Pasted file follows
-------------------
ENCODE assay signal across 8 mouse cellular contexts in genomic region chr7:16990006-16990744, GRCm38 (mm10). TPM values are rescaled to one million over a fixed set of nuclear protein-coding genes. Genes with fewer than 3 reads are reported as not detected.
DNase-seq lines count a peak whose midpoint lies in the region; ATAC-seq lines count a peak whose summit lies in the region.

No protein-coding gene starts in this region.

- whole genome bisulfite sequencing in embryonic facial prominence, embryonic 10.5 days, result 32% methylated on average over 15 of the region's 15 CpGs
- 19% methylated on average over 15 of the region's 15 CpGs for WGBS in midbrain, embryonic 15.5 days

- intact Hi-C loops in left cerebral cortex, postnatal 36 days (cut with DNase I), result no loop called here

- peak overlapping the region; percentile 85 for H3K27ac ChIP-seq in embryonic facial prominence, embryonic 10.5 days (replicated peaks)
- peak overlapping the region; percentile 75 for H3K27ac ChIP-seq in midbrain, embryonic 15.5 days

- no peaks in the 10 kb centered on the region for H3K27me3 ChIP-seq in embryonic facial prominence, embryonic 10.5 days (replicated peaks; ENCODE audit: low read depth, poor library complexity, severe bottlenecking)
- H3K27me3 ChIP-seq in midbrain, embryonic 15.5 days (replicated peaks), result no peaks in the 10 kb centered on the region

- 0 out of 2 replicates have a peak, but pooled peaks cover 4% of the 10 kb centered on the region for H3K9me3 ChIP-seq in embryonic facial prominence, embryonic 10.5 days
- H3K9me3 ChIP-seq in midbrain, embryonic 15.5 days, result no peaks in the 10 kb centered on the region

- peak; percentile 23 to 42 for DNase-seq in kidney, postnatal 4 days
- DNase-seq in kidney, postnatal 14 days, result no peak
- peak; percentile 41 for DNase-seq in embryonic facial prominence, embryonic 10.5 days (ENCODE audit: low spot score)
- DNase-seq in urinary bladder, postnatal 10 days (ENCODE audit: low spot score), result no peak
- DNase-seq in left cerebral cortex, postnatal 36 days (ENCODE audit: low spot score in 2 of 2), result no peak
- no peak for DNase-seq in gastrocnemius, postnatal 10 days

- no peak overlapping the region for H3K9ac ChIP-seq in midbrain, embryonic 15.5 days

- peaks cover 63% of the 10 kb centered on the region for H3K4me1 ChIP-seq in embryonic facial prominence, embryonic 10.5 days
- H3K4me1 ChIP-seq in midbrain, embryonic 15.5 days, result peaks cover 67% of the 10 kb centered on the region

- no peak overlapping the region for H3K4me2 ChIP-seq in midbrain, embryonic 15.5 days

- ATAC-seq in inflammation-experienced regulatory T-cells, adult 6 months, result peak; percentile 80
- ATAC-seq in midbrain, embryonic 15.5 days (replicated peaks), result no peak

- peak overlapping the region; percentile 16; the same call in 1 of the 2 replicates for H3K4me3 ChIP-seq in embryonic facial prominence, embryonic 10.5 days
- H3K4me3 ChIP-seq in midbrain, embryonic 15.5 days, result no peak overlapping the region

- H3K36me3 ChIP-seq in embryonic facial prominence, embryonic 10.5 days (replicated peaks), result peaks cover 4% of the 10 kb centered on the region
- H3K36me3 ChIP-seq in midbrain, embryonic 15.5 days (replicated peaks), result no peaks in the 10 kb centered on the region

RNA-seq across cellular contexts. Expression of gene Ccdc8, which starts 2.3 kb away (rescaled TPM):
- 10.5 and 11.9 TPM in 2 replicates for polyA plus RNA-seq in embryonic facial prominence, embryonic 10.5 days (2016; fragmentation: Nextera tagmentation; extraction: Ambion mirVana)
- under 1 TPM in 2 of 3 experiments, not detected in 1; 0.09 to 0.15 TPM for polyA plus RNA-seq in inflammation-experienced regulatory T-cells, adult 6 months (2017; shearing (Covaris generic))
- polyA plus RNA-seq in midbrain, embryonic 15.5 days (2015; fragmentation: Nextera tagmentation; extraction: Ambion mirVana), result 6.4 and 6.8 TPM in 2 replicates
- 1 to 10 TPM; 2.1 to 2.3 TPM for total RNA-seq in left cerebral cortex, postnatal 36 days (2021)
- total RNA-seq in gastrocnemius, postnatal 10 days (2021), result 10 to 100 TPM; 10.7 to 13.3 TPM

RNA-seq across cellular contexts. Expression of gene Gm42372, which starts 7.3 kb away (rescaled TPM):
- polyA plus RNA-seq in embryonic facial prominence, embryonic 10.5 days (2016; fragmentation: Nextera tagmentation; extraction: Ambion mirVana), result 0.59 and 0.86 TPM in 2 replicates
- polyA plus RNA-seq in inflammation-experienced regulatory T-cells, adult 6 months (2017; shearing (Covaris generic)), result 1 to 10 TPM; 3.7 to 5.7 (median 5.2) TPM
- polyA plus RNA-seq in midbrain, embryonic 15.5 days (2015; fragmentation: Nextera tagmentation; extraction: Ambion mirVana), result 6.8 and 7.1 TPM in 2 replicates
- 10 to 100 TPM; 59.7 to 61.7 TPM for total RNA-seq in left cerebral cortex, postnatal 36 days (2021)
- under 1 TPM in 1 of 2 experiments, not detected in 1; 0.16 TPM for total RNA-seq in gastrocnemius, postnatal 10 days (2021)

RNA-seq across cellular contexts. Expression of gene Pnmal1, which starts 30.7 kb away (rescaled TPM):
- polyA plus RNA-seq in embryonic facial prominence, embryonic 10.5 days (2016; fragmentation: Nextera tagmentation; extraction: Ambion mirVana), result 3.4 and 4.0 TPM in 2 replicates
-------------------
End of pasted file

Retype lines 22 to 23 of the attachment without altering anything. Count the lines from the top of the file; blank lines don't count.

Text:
- no peak overlapping the region for H3K4me2 ChIP-seq in midbrain, embryonic 15.5 days

- ATAC-seq in inflammation-experienced regulatory T-cells, adult 6 months, result peak; percentile 80